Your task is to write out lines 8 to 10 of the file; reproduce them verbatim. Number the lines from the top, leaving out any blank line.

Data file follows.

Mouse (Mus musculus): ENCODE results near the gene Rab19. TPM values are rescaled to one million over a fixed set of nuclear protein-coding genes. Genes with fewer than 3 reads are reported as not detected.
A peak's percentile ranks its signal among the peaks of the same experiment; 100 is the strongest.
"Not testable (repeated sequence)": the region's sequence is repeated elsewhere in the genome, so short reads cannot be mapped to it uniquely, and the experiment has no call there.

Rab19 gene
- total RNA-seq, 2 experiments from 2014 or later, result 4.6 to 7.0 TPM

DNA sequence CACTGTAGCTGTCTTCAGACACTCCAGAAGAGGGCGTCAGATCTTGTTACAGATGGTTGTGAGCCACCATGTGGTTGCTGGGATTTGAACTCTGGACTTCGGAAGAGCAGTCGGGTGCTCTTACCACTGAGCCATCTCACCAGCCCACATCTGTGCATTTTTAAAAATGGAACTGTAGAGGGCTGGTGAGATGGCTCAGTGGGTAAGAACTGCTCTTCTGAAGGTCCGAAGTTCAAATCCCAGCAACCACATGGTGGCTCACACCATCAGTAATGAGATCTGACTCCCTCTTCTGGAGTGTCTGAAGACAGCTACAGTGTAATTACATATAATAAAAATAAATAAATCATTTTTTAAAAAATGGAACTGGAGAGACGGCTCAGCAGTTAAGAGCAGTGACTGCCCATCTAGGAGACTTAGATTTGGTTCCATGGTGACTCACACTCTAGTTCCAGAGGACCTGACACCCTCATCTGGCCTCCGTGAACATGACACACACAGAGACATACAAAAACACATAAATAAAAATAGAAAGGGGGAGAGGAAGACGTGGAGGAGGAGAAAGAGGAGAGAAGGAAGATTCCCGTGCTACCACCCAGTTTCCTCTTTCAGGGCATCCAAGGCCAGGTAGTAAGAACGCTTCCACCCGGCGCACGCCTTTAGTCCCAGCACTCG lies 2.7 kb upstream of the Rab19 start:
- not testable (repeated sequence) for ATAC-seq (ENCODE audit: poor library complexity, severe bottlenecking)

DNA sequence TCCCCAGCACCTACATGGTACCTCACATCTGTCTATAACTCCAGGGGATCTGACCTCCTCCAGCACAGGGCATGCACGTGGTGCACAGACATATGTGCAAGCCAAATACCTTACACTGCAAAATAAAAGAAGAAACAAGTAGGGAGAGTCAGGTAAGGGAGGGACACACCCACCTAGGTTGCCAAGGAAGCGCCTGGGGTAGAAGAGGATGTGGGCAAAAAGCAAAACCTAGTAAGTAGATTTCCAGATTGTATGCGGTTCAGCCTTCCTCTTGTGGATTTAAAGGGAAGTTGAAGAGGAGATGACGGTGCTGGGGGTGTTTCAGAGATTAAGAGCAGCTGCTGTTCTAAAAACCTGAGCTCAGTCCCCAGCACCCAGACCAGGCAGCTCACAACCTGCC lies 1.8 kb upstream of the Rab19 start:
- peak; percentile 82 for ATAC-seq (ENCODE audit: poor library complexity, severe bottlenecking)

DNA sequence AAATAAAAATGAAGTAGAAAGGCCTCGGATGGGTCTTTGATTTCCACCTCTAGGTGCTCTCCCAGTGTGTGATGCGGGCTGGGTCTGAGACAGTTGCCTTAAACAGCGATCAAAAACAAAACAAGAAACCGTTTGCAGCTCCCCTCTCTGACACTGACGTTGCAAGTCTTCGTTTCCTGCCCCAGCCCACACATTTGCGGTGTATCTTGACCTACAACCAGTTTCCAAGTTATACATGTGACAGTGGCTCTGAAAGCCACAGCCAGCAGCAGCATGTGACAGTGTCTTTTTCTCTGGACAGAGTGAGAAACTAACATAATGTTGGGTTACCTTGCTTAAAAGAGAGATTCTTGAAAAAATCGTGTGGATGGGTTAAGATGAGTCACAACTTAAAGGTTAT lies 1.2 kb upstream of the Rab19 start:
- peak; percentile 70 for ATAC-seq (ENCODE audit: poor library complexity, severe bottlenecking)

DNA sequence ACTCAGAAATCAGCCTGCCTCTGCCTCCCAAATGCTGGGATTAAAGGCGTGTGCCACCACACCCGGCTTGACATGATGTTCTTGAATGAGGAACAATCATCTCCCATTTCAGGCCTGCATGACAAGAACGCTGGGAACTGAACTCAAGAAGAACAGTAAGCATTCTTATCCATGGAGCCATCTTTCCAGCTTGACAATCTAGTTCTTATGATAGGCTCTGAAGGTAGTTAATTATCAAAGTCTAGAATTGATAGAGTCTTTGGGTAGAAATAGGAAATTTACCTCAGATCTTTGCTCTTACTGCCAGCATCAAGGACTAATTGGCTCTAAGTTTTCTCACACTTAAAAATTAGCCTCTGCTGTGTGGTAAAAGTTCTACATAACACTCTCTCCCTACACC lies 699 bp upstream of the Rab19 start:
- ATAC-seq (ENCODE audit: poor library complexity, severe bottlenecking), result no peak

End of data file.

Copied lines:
DNA sequence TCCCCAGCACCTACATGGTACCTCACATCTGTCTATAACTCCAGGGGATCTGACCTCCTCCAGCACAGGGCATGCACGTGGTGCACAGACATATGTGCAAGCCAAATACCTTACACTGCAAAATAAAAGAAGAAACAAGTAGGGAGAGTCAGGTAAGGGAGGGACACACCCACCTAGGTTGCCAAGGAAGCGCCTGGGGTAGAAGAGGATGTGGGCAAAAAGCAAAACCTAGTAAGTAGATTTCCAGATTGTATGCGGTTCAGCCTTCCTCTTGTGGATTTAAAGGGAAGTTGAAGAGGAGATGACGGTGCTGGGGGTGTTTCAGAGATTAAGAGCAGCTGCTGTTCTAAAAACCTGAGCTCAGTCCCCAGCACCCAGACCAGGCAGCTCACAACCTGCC lies 1.8 kb upstream of the Rab19 start:
- peak; percentile 82 for ATAC-seq (ENCODE audit: poor library complexity, severe bottlenecking)

DNA sequence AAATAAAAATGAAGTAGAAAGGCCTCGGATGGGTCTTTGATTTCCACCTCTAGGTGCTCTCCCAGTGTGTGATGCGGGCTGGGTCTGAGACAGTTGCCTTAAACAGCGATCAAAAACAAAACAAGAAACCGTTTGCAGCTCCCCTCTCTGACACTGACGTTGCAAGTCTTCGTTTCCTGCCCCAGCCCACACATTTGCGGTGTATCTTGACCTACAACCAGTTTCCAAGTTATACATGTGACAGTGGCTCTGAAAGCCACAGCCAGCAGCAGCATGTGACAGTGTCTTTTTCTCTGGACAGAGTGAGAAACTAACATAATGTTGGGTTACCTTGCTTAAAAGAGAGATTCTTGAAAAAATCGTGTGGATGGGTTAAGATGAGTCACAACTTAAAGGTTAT lies 1.2 kb upstream of the Rab19 start: